Man’s Mastery Over Nature – an Open Speech

Man’s Mastery Over Nature – an Open Speech

Human beings live in the realm of nature, they are constantly surrounded by it and interact with it. The modern scientific revolution has certainly enabled man to make enormous strides in harnessing Nature’s power and potential for his own purposes. Man is constantly aware of the influence of nature in the form of the air he breathes, the water he drinks, the food he eats, and the flow of energy and information. Yet, he should be careful not to assume too easily that final and complete control is only a matter of time.

Before the days of freedom of thought and research, progress was held up by ignorance and superstition. Early cosmologies pronounced the earth flat, the fixed center of the universe. Religion especially Judaism and medieval Christianity rooted in Jewish concepts taught this cosmology as a religious fact and banned all scientific research based on independent thought.

But whatever knowledge was groped after the Renaissance, such knowledge had virtually no practical application, until the 18th century in Britain, which marked the beginning of the scientific revolution. This was because there was virtually no such thing as systematic scientific research. From times up to Watt’s steam engine, applied science was almost non-existent.

The more man probes nature’s laws, the more he seems to control nature. He can defend himself by using modern weapons, guns, bombs or missiles. He can ride the earth’s surface by car, rail, bicycle, and ship; he can search the sea’s bottom by using diving gear or sail beneath the surface for months on end in submarines. He can fly over it in jet aircraft high over the earth’s atmosphere. He can photograph the moon from a few kilometers range and transmit the pictures instantaneously to earth. We have seen him land on the moon. He can move and till the earth with giant machines. He can defeat disease by antibiotics and prolong his life by observing scientific health-rules. He can use natural products as never before; timber for his daily newsprint; coal and oil for his machines; waterfalls for his hydro-electric plant; steel and concrete for his buildings; nuclear power to produce his electricity.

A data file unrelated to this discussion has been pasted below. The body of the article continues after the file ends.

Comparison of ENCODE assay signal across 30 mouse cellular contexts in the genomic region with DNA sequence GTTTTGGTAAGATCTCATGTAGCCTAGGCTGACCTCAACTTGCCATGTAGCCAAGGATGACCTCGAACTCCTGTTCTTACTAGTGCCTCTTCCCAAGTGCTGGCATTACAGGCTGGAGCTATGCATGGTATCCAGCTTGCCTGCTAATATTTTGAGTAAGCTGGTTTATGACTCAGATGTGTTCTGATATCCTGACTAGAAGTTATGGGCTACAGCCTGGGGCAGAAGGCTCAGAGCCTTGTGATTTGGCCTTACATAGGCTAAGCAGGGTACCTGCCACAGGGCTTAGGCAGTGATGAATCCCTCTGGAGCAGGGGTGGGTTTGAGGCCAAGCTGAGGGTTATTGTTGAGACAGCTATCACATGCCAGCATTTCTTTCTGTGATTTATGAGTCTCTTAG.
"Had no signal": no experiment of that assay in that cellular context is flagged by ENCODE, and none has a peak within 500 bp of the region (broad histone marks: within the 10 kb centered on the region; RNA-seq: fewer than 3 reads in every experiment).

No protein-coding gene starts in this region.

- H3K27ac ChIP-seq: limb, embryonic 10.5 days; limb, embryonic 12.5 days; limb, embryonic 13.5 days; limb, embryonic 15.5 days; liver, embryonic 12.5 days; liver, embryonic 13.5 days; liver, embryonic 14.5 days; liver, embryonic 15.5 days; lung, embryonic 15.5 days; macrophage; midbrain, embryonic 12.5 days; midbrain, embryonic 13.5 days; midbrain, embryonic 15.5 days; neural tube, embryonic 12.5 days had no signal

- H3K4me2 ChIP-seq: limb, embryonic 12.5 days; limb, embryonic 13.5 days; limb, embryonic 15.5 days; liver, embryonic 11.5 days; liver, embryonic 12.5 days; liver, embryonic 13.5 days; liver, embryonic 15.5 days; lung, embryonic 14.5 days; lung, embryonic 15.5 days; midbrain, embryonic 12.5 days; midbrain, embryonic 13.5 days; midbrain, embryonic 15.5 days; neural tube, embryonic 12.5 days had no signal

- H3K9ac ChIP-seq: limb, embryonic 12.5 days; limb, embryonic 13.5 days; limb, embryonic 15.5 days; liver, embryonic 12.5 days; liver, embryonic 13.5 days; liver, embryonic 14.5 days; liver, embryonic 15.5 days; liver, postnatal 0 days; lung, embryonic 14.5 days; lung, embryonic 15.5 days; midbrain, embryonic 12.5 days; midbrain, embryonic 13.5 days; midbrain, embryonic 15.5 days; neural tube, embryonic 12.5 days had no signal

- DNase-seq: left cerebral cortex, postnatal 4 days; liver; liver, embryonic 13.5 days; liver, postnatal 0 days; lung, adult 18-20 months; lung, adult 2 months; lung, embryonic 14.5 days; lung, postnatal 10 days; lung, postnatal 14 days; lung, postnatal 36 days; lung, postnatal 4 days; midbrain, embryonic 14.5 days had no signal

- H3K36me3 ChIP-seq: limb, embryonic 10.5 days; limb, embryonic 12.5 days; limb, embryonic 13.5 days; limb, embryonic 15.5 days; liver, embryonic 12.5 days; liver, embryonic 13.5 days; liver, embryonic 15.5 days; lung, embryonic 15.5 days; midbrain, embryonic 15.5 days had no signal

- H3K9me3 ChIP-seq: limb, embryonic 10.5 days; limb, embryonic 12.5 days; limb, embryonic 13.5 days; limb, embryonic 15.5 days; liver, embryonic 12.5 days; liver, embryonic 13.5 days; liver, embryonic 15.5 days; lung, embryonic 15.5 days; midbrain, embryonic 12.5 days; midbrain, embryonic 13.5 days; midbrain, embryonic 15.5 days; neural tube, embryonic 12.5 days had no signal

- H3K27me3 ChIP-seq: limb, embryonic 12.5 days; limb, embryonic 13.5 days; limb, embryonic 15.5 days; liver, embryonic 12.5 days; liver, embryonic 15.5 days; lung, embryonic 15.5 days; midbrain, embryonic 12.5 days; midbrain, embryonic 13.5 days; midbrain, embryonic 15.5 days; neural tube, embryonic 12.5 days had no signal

There seems to be no end to it all, and it is easy to assume that man will soon master the world and eventually the universe. Science may probe space, but it cannot defeat the laws of time and motion. there is no foreseeable way in which man could ever venture beyond Mars; Medicine had advanced, but we still suffer from the common cold. The psychiatrist can diagnose a psychopath, but cannot cure him.

It seems the giant intelligence we call God has said ‘thus far and no further’. And the facts of man’s moral nature give no cause for optimism. The truth seems to be that man has not and never will master nature. It is nature that gently tolerates man.

 

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